Two thieves stole $2 million from the ATMs of Taiwan’s First Commercial Bank — and authorities have no idea how they did it.
Stealing money from ATMs usually involves card skimming. Thieves will install a device that reads a card’s number, set up another device to catch the card’s PIN, then use the stolen credentials to withdraw money from some unlucky sap’s accounts. But curiously, card skimming doesn’t appear to be involved in a multi-million-dollar heist that left the First Commercial Bank guessing.
AFP reports that the bank’s best guess is that the thieves used computer malware installed on the ATMs to get the cash, but it hasn’t been able to confirm that theory yet.
“It is still not clear how the suspects stole such a large amount of money from the ATMs,” a police officer investigating the case told AFP. “My understanding is this is the first time such a criminal method has been discovered here” in Taipei, Taiwan.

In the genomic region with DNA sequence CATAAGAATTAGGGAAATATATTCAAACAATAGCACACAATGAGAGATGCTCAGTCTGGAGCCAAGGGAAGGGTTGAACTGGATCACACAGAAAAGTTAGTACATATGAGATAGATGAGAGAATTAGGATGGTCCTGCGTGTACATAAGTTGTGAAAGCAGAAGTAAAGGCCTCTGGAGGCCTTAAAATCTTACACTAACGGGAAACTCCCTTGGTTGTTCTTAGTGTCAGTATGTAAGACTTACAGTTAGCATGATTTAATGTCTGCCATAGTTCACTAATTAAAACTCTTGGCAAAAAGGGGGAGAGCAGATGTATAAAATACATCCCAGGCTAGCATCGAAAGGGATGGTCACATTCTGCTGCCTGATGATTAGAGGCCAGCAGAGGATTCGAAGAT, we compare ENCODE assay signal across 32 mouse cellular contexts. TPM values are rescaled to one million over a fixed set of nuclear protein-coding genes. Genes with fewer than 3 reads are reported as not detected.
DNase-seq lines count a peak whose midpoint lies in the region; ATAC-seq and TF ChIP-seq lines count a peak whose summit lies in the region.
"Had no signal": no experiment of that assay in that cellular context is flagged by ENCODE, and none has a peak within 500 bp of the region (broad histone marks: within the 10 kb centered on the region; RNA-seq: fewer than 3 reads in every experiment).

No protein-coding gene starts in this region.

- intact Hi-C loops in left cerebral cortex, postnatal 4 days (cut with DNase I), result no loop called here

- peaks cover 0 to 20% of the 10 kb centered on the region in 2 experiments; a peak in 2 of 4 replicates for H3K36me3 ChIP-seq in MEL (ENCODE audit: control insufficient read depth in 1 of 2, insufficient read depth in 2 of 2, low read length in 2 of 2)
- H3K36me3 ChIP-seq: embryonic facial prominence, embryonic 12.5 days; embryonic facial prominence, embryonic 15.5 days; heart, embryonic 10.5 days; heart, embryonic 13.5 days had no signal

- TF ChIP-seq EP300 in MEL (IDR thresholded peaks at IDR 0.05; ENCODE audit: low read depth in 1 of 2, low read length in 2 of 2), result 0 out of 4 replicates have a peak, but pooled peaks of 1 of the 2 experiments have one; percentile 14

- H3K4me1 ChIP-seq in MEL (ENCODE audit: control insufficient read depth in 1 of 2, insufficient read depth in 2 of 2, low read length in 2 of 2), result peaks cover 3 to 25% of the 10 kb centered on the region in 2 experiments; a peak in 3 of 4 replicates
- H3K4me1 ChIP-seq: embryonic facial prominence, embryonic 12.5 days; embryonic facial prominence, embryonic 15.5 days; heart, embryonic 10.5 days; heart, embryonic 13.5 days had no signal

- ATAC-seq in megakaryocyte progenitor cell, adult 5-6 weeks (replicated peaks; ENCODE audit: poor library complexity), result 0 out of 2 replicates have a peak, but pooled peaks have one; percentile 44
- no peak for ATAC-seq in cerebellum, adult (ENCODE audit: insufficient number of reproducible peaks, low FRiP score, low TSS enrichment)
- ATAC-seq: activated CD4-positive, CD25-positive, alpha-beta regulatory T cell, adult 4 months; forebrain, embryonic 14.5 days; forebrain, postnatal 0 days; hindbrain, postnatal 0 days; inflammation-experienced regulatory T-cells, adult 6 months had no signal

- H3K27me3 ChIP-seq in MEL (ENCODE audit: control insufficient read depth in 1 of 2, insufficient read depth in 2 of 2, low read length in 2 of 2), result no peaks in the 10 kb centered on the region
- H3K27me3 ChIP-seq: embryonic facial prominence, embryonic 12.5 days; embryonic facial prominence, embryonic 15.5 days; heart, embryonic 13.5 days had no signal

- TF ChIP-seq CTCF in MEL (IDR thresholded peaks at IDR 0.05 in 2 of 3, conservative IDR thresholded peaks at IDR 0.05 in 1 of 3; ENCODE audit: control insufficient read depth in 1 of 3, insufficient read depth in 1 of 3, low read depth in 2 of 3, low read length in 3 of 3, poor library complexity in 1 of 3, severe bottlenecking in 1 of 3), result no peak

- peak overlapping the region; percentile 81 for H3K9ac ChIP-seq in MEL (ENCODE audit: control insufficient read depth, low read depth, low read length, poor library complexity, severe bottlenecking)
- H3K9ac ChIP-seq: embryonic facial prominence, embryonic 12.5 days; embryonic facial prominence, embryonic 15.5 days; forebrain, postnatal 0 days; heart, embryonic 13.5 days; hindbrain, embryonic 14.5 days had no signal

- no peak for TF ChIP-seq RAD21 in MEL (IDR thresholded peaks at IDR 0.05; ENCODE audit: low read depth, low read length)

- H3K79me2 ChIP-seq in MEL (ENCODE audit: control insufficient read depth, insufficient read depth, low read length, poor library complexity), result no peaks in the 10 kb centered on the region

Thieves improve their ATM cracking skills all the time. Sometimes their methods of stealing information are easy to spot, but the potential of a giant payday means these methods are bound to evolve.
The common skimming tools many thieves use are now even harder to detect, but evolving to malware installed directly on the ATMs could be the next step — why risk using a physical tool when you can use software instead?
Besides letting two men get away with $1 million a piece, the theft also had a huge impact on Taipei residents. First Commercial Bank shut down more than 400 of its ATMs after the apparent hack, and other banks using the same tech in their ATMs shut down another 700 or so for a grand total of 1,100 ATMs taken offline.
One of the thieves was identified as a Russian man, who escaped Taiwan on Sunday. His comrade has not been found. This isn’t quite the perfect crime — the two were caught on surveillance cameras — but it’s not a particularly bad way to make a couple million bucks either. Sometimes, apparently, crime does pay.